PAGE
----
The Best Sleep Schedule For 18- To 24-Month-Olds, According To Experts

by Sarah Bunton

Once the first year has gone by and sleep isn't as fitful and infrequent as it used to be, you might expect that your child will easily fall into a regular routine. Though some parents are particularly lucky in this area, I would bet solid money that most children still engage in bedtime battles well into their toddler years. To help you navigate these potentially rough waters, experts have weighed in with guidelines for the best sleep schedule for 18- to 24-month-olds. Each child is different, but having a general idea of what their wake and rest cycle should look like can be helpful.

Since your little one isn't really an infant anymore, but not quite a big kid either, this in-between stage can be particularly tricky for any parent. Regardless of whether this is your first child, it might ease your mind to know that basically no two children are alike. One of my dear friends with three children swears that none of them hit sleep milestones in the same way or had similar temperaments. Don't be discouraged if it takes a little bit of trial and error before you get into a solid rhythm for rest.

One of the first things to consider when thinking about your toddler's sleep schedule is how much sleep your child should be getting. In an email exchange with Romper, pediatric psychologist Dr. Elena Mikalsen says, "Children 18 to 24 months old should sleep 11 to 14 hours a day (this includes naps) for optimum health and development." This time range just goes to show you that there can be quite a bit of variance in a child's sleep schedule. But as long as they are not drastically outside the parameters, there's no need to worry if your tot is getting more or less sleep than other children their age.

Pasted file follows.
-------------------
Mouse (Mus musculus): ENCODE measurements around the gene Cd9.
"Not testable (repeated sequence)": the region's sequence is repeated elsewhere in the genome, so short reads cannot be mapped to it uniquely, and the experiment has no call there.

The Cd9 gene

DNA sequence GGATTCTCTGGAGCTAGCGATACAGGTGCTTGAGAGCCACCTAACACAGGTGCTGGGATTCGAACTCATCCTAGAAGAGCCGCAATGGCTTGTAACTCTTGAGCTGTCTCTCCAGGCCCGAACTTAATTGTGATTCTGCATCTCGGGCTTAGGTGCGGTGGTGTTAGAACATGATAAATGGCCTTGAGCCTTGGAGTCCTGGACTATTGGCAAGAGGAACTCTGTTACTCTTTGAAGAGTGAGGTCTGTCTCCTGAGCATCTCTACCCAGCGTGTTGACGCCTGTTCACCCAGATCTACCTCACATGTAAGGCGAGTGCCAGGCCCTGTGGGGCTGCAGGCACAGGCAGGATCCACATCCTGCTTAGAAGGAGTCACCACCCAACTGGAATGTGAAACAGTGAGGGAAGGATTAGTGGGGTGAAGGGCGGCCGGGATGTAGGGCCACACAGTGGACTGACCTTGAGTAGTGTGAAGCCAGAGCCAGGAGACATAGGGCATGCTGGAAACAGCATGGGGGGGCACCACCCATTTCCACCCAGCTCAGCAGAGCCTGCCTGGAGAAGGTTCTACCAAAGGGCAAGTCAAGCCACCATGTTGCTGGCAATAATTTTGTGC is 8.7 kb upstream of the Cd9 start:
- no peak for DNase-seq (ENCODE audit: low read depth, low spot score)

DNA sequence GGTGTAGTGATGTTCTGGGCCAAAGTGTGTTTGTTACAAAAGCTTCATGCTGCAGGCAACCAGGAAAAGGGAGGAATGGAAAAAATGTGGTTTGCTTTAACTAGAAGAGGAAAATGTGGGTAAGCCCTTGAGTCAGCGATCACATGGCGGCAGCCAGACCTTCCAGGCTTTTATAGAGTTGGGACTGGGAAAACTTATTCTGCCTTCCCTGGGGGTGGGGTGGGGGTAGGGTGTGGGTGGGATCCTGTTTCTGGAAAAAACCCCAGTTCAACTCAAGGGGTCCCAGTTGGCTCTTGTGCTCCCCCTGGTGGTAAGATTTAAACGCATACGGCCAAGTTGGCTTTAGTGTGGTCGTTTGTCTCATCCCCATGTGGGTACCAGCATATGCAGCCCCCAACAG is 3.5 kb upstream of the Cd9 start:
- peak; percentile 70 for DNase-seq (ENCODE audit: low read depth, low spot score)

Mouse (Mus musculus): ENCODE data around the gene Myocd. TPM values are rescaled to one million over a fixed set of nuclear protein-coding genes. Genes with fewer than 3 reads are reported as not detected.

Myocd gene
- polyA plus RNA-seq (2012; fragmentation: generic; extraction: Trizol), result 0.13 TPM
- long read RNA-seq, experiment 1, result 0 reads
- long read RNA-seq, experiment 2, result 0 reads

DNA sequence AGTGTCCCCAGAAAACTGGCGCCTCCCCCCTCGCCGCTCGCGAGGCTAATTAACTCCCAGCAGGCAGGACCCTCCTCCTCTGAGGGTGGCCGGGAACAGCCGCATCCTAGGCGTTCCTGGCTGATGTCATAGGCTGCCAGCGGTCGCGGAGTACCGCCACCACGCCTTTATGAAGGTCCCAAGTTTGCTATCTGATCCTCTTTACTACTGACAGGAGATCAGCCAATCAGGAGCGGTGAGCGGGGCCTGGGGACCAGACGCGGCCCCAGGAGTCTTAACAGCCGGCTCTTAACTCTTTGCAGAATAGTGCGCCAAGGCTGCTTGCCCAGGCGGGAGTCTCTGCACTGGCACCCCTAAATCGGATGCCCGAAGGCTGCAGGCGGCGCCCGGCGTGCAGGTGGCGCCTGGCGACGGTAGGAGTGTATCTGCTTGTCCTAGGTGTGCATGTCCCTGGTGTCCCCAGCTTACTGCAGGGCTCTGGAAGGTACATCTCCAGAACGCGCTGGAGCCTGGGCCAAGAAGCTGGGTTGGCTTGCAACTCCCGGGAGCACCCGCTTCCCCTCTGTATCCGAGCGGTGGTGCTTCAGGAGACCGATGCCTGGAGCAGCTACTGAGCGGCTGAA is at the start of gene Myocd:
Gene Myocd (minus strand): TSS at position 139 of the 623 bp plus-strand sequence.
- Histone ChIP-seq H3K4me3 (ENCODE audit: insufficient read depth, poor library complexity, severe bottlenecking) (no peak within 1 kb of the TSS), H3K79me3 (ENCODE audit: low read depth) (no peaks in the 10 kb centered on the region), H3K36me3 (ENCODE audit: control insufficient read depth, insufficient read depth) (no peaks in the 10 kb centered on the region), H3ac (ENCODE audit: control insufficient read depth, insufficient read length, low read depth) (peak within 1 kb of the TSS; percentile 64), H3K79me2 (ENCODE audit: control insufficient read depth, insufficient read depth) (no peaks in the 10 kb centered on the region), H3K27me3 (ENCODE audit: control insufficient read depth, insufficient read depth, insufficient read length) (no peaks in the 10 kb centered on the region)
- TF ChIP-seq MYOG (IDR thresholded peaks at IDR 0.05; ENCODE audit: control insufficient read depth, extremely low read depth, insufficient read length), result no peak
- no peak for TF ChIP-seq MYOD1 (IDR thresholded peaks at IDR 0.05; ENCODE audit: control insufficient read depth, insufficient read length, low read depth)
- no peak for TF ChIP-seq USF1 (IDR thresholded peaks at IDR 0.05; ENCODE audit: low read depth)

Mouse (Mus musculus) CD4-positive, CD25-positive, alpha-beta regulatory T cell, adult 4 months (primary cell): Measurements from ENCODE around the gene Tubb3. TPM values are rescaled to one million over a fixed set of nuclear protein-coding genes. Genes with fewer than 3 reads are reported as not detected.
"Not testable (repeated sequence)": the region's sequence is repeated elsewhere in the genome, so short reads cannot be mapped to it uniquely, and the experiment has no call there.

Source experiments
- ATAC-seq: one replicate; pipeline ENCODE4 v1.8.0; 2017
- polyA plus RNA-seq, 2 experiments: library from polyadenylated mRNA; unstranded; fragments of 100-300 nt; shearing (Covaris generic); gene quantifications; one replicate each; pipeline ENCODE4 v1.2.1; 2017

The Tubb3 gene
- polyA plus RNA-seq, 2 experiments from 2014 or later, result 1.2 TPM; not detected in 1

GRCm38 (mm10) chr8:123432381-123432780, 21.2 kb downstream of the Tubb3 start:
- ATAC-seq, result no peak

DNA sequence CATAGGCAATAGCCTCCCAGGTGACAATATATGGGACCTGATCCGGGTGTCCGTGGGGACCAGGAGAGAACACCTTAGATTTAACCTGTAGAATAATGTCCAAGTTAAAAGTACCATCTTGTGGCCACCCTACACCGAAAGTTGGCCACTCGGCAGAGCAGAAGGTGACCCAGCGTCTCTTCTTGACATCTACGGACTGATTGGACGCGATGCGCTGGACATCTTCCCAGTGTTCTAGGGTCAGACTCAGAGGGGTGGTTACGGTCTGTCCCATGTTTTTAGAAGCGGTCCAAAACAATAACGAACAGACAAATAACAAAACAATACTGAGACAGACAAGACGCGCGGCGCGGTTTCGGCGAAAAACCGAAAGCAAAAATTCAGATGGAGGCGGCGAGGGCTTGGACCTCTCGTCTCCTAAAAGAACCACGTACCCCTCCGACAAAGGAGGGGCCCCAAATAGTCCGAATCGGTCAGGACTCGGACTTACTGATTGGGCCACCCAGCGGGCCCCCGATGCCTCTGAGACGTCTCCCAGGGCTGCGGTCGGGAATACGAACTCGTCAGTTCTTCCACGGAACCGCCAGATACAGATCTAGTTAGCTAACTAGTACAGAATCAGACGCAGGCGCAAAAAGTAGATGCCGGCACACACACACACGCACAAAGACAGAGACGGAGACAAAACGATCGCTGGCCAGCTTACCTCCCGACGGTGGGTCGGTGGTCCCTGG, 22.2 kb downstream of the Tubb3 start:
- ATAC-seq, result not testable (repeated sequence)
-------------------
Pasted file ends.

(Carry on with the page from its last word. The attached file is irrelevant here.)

If your little one doesn't do well with change, there are ways to ease them into this transition to a healthy sleep schedule. As Nicole Cannon, a sleep expert for New Jersey-based sleep consultancy Sleepy Mama, tells Romper, "Sometimes when a child is adjusting to a new schedule it's hard for them to get on a later schedule. So I advise parents try a certain time (for example 11:30 a.m.) nap for 3 days. Then push that nap to 12 p.m. for the next 3 days until you reach the ideal nap time for your child." Cannon further explains that these tiny changes will result in an easier nap time for both you and your child.

Now that you know about how many hours of sleep in total your little one needs and how to implement a new nap routine, you're probably wondering what the ideal sleep schedule is for your child. Fortunately, certified pediatric sleep consultant for Rest Well Baby Tracie Kesatie lays it out for us:

6:30 a.m. to 7:30 a.m., wake up and breakfast, noon to 12:30 p.m. is lunch, 12:30 p.m. to 1:00 p.m. is an afternoon nap, around 5:00 p.m. or 5:30 p.m is dinner, with the start of a bath or bedtime routine at 6:00 p.m. to 6:30 p.m., and 7:00 p.m. to 8:00 p.m. is bedtime.

Of course, you might encounter a bit of resistance when you set a new sleep schedule for your child. Even though that can be discouraging, sticking with a regular routine truly does pay off. We talked to psychoneurologist Dr. Becky Blake about what to do if your child protests, and she advises, "Be consistent. Don't keep changing the times or skip nap times when traveling — that is when kids get thrown off and cranky." Blake adds one last piece of advice: "There are always one or two kids that buck the system. They may need less sleep, but they still crave consistency and routine."

So hang in there. Remember, the whole family benefits from consistency. The schedule is your friend.